A person is forced by his very nature, and by the circumstances in which he finds himself on earth, to seek some external source of dependence. Unable to rely on his own scant inner resources, he seeks a prop in life – one who will compensate for his own shortcomings. To take another person or thing to oneself in this way is to worship it. Feelings of adoration and devotion are then directed towards one’s object of worship, for to worship something is to love it above all things.
Since God is not visible in this world, man – wanting to see some¬thing before he will believe it – usually stands one who can be seen in the place that should be allotted to God alone. Usually it is charismatic leaders who occupy this spot, “greats” in the sight of men, people who have captured the popular imagination. Faced with an inner vacancy, a yawning gap in his soul that had to be filled, people should have turned to God for replenishment, but they turned instead to other men.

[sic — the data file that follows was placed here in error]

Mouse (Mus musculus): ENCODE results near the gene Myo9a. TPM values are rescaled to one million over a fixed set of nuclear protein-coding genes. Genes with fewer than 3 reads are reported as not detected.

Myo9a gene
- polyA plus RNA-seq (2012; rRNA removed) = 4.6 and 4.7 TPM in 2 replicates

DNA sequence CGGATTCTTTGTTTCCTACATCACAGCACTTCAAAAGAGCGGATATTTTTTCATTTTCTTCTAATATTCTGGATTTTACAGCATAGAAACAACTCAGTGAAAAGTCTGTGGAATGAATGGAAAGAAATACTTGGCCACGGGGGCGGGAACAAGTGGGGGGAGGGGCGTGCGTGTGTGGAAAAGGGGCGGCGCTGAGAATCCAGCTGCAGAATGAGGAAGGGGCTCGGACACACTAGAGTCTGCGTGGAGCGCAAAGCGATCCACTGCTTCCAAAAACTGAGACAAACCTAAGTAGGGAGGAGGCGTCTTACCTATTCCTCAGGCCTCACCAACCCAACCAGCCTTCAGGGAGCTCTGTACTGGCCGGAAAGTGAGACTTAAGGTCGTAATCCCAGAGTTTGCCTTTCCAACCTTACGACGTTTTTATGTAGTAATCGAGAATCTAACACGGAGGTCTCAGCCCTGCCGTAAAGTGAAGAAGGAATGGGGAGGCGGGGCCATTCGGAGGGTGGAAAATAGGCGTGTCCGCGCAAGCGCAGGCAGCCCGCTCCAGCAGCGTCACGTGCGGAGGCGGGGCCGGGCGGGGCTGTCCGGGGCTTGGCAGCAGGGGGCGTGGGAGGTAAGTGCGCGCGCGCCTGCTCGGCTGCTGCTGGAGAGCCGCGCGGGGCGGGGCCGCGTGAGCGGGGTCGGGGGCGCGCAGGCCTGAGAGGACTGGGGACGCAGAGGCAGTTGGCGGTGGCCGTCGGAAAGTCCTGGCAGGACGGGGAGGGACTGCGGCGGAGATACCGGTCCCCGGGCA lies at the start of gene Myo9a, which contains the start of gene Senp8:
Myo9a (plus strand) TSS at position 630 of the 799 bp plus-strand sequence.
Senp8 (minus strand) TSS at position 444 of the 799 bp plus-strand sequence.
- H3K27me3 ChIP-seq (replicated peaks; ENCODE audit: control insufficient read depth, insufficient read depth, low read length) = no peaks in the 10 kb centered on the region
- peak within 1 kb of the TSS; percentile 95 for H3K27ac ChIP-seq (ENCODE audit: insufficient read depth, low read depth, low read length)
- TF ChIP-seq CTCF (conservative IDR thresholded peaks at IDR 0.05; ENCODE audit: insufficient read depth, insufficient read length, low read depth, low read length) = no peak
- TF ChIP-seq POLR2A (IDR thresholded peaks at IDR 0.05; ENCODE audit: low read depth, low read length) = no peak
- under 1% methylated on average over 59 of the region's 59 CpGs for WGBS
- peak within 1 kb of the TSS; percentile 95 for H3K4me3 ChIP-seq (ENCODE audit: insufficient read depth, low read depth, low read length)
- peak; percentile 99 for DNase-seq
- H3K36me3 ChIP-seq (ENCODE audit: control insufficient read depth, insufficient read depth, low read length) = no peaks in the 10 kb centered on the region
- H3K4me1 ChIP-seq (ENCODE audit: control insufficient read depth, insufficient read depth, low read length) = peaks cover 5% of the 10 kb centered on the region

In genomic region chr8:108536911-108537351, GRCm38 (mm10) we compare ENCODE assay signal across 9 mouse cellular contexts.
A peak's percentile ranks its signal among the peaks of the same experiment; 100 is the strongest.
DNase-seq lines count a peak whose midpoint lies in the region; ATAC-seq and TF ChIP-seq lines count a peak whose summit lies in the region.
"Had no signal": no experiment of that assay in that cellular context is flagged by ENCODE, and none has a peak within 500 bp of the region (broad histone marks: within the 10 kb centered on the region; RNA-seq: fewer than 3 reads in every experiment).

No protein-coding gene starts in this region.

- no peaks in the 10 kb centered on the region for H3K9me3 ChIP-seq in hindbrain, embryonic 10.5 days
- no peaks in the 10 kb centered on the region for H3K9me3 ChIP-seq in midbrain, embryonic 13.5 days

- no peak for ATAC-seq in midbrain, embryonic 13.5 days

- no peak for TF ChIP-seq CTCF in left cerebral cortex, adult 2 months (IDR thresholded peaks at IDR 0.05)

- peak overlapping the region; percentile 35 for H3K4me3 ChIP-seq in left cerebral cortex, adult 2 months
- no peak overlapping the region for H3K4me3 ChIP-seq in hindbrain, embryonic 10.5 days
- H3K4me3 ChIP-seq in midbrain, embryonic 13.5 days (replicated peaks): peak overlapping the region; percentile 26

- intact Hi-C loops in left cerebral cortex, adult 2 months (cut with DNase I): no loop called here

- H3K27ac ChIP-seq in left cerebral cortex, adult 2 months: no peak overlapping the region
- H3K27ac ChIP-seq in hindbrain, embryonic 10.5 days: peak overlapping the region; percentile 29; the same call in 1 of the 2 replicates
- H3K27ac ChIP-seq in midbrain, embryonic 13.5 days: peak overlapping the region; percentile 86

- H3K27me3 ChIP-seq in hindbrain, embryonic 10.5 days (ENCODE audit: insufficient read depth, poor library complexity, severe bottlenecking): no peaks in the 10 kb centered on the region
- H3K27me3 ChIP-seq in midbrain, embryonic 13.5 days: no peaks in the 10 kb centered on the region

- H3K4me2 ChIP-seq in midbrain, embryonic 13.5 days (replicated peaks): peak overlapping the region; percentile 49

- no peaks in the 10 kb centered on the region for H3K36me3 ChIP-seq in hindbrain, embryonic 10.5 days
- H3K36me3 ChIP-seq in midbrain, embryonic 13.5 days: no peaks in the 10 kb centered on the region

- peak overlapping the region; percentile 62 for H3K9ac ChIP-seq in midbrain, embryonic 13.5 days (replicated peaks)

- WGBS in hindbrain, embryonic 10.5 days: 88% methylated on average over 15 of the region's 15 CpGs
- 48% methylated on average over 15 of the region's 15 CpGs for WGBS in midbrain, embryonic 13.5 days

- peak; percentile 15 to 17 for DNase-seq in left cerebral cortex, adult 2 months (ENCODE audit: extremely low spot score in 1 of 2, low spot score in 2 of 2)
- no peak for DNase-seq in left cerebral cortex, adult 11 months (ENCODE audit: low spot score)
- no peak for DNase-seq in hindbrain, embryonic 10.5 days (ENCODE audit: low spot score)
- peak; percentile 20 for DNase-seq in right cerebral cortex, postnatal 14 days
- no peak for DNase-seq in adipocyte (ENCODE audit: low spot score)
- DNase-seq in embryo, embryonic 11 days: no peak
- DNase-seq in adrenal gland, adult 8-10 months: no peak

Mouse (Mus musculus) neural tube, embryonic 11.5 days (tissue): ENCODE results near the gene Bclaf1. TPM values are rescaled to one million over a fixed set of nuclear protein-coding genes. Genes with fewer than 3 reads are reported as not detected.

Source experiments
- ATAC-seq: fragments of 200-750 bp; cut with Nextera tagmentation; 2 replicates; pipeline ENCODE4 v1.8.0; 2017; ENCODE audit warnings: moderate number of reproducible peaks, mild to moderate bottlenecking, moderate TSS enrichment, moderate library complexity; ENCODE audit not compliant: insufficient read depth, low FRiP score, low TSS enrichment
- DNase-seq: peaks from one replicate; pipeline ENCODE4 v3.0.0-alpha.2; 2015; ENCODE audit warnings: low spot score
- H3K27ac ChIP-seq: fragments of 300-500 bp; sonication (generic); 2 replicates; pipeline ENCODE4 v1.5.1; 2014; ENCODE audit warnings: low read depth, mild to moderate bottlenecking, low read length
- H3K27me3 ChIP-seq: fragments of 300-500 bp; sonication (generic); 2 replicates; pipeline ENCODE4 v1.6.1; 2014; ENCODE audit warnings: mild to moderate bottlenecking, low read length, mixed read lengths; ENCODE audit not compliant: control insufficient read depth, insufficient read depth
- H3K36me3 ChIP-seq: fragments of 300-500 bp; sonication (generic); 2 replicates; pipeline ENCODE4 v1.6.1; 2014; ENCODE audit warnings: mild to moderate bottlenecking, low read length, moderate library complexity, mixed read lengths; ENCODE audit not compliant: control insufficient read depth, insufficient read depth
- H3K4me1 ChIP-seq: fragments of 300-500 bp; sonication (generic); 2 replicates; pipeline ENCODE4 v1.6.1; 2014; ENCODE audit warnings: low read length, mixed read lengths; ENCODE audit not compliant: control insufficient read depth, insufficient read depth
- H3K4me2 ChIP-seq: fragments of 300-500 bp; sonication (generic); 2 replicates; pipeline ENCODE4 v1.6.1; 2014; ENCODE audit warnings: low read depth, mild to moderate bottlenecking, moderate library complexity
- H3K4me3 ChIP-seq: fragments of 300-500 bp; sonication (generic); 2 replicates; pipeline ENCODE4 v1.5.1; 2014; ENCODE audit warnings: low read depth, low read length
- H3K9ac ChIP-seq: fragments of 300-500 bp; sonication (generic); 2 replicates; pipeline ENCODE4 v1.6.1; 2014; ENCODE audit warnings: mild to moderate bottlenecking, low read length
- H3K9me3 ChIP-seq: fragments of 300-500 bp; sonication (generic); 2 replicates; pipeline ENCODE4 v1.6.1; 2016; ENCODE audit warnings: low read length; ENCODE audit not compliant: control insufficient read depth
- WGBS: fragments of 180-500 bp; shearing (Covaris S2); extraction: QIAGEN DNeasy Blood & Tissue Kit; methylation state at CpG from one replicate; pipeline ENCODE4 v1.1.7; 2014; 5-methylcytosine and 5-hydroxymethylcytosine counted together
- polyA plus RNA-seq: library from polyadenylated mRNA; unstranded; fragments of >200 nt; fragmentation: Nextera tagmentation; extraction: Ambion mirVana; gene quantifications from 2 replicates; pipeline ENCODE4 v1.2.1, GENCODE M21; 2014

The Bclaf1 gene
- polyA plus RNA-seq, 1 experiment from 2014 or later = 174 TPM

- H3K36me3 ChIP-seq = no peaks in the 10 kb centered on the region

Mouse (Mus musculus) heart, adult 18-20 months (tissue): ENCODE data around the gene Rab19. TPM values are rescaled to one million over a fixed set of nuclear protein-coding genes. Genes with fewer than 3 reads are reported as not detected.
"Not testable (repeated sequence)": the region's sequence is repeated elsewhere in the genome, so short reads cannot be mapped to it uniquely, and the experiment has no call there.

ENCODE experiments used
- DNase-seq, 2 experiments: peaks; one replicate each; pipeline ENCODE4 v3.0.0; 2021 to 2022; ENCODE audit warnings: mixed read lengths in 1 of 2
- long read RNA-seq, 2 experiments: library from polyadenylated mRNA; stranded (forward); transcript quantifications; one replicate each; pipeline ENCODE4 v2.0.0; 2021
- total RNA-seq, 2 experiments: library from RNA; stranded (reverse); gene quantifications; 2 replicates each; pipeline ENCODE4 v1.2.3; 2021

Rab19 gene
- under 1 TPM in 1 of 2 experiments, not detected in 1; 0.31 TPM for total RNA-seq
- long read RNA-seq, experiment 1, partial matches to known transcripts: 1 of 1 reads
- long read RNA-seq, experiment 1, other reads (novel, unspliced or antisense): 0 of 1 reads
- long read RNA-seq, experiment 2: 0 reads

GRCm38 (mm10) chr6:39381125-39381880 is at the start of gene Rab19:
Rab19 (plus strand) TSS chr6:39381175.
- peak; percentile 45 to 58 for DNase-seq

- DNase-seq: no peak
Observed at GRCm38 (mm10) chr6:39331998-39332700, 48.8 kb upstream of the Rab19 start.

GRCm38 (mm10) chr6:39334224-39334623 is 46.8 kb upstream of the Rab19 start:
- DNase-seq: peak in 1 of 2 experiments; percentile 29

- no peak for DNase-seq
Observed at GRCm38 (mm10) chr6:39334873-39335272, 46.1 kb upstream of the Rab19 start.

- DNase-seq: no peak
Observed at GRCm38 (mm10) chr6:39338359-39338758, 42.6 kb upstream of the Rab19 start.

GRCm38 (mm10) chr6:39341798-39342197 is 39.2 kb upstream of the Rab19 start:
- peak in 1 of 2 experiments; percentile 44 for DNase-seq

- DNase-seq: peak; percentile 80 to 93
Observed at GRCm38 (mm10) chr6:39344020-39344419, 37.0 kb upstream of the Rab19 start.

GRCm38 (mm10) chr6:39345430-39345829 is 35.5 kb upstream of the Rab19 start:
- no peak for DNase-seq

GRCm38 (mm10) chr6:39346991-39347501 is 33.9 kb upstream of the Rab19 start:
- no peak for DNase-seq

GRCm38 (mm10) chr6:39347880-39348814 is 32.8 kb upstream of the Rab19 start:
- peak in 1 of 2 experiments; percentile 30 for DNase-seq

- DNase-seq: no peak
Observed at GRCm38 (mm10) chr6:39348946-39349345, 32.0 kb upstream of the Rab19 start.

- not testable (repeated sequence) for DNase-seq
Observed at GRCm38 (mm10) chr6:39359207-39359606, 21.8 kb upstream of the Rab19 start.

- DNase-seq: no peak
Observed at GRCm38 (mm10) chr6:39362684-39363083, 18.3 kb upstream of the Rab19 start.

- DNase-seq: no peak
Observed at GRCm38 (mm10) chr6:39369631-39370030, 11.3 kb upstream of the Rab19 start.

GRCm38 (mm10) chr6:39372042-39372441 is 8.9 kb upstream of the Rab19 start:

The highest form of spiritual consciousness is true, pure love. How can one not love God when one sees that all sublime qualities come together in His majestic Being; when one realizes that whatever one owns is His divine gift; when one observes the world of nature, and is filled with wonderment at the beauty and perfection of the Maker of such a magnificent work of art. Such is God, and when one discovers one like Him, then it is only natural that one should be filled with love and devotion for Him.
A person has nothing greater to give anyone than love. This being the case, it is impossible for one to discover God – in all His perfection¬ – and then to offer Him something less than love. Neither is any offering less than love acceptable to God, nor is it proper for a person to offer his Lord anything less than pure, true love.